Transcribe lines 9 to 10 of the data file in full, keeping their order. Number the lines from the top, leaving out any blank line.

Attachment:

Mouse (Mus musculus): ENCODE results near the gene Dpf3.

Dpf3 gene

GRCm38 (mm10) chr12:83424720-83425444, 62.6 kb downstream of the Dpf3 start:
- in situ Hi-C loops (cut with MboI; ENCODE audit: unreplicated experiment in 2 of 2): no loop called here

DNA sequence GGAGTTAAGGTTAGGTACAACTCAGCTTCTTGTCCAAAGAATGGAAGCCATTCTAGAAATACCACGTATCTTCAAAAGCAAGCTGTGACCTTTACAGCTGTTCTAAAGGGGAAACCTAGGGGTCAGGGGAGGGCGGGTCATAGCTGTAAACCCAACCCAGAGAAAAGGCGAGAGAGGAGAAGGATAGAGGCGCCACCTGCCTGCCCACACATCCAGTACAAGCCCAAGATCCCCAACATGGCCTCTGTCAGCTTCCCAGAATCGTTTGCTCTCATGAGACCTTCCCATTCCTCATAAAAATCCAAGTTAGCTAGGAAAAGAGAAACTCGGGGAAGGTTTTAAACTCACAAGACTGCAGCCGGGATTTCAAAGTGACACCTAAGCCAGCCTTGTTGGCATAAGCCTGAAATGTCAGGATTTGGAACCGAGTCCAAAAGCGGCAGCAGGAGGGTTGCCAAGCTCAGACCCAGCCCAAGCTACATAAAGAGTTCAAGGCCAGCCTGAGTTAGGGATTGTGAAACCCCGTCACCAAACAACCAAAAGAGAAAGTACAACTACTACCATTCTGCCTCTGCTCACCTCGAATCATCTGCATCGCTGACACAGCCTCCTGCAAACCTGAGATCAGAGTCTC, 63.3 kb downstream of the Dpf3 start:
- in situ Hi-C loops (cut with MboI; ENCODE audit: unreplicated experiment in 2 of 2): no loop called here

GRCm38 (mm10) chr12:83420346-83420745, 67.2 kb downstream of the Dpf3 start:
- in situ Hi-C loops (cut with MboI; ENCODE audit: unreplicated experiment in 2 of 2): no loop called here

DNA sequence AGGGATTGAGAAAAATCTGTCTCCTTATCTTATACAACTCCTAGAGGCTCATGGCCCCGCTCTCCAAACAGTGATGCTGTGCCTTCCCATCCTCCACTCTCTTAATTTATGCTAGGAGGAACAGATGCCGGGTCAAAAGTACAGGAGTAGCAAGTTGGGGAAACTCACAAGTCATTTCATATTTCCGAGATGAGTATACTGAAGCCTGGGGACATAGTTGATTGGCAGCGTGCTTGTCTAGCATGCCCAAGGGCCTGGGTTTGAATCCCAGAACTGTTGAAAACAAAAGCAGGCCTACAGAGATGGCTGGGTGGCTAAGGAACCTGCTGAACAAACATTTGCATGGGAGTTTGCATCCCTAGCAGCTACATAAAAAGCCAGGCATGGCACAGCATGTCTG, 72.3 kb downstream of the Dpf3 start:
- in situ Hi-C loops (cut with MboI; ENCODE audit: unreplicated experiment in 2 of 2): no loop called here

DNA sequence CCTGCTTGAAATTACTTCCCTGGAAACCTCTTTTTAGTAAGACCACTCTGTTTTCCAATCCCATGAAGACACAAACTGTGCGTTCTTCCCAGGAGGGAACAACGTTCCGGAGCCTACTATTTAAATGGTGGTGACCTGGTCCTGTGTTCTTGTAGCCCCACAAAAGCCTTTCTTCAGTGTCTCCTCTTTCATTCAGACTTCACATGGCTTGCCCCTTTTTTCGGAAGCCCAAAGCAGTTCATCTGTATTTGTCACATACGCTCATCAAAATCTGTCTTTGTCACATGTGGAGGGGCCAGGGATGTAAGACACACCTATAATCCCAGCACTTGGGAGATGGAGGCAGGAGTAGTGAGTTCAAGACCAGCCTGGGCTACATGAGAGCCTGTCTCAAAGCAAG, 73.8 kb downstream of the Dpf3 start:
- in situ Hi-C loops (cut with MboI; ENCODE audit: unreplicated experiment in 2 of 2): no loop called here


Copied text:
DNA sequence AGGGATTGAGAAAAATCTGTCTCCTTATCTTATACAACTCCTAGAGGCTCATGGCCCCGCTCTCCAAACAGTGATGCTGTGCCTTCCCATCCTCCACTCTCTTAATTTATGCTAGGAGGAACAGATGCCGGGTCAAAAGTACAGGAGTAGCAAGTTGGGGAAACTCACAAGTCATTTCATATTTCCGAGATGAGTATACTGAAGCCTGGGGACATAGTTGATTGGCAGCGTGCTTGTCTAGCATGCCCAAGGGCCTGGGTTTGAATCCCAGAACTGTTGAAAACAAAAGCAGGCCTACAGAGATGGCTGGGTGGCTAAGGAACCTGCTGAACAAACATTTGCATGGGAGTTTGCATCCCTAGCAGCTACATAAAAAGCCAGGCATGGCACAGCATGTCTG, 72.3 kb downstream of the Dpf3 start:
- in situ Hi-C loops (cut with MboI; ENCODE audit: unreplicated experiment in 2 of 2): no loop called here